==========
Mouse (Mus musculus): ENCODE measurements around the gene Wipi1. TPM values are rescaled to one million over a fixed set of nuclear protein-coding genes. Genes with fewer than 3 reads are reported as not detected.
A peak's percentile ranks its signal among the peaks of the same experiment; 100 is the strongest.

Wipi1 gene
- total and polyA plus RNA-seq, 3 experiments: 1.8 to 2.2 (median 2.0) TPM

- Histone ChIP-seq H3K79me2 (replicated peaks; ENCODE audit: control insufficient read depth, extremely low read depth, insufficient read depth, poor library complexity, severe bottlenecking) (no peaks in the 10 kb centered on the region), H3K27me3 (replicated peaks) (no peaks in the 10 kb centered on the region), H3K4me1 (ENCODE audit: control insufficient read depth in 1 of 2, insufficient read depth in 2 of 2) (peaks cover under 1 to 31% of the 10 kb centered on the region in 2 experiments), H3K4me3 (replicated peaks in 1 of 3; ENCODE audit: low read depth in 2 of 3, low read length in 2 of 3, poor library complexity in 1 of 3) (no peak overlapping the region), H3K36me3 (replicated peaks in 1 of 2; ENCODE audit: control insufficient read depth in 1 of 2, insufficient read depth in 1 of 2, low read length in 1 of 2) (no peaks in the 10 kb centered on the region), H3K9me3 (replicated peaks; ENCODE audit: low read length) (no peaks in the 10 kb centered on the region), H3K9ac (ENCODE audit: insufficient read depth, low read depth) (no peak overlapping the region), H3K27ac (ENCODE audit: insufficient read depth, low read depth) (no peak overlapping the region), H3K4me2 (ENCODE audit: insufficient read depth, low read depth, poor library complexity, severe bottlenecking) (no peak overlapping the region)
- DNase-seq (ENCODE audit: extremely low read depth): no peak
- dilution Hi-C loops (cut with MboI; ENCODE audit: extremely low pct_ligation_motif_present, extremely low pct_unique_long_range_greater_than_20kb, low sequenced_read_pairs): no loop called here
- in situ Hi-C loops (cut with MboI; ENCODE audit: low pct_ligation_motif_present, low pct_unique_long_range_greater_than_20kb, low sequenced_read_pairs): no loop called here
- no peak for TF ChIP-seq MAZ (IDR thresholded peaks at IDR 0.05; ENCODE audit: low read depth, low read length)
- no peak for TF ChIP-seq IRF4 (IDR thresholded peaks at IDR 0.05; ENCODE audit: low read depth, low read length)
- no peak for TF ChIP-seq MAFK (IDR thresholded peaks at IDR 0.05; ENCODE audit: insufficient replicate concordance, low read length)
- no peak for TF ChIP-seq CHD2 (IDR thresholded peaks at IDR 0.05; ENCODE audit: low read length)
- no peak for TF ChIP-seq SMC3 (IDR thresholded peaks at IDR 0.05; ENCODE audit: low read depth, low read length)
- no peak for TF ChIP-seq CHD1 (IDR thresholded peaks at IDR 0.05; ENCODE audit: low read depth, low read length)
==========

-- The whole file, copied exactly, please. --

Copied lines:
Mouse (Mus musculus): ENCODE measurements around the gene Wipi1. TPM values are rescaled to one million over a fixed set of nuclear protein-coding genes. Genes with fewer than 3 reads are reported as not detected.
A peak's percentile ranks its signal among the peaks of the same experiment; 100 is the strongest.

Wipi1 gene
- total and polyA plus RNA-seq, 3 experiments: 1.8 to 2.2 (median 2.0) TPM

- Histone ChIP-seq H3K79me2 (replicated peaks; ENCODE audit: control insufficient read depth, extremely low read depth, insufficient read depth, poor library complexity, severe bottlenecking) (no peaks in the 10 kb centered on the region), H3K27me3 (replicated peaks) (no peaks in the 10 kb centered on the region), H3K4me1 (ENCODE audit: control insufficient read depth in 1 of 2, insufficient read depth in 2 of 2) (peaks cover under 1 to 31% of the 10 kb centered on the region in 2 experiments), H3K4me3 (replicated peaks in 1 of 3; ENCODE audit: low read depth in 2 of 3, low read length in 2 of 3, poor library complexity in 1 of 3) (no peak overlapping the region), H3K36me3 (replicated peaks in 1 of 2; ENCODE audit: control insufficient read depth in 1 of 2, insufficient read depth in 1 of 2, low read length in 1 of 2) (no peaks in the 10 kb centered on the region), H3K9me3 (replicated peaks; ENCODE audit: low read length) (no peaks in the 10 kb centered on the region), H3K9ac (ENCODE audit: insufficient read depth, low read depth) (no peak overlapping the region), H3K27ac (ENCODE audit: insufficient read depth, low read depth) (no peak overlapping the region), H3K4me2 (ENCODE audit: insufficient read depth, low read depth, poor library complexity, severe bottlenecking) (no peak overlapping the region)
- DNase-seq (ENCODE audit: extremely low read depth): no peak
- dilution Hi-C loops (cut with MboI; ENCODE audit: extremely low pct_ligation_motif_present, extremely low pct_unique_long_range_greater_than_20kb, low sequenced_read_pairs): no loop called here
- in situ Hi-C loops (cut with MboI; ENCODE audit: low pct_ligation_motif_present, low pct_unique_long_range_greater_than_20kb, low sequenced_read_pairs): no loop called here
- no peak for TF ChIP-seq MAZ (IDR thresholded peaks at IDR 0.05; ENCODE audit: low read depth, low read length)
- no peak for TF ChIP-seq IRF4 (IDR thresholded peaks at IDR 0.05; ENCODE audit: low read depth, low read length)
- no peak for TF ChIP-seq MAFK (IDR thresholded peaks at IDR 0.05; ENCODE audit: insufficient replicate concordance, low read length)
- no peak for TF ChIP-seq CHD2 (IDR thresholded peaks at IDR 0.05; ENCODE audit: low read length)
- no peak for TF ChIP-seq SMC3 (IDR thresholded peaks at IDR 0.05; ENCODE audit: low read depth, low read length)
- no peak for TF ChIP-seq CHD1 (IDR thresholded peaks at IDR 0.05; ENCODE audit: low read depth, low read length)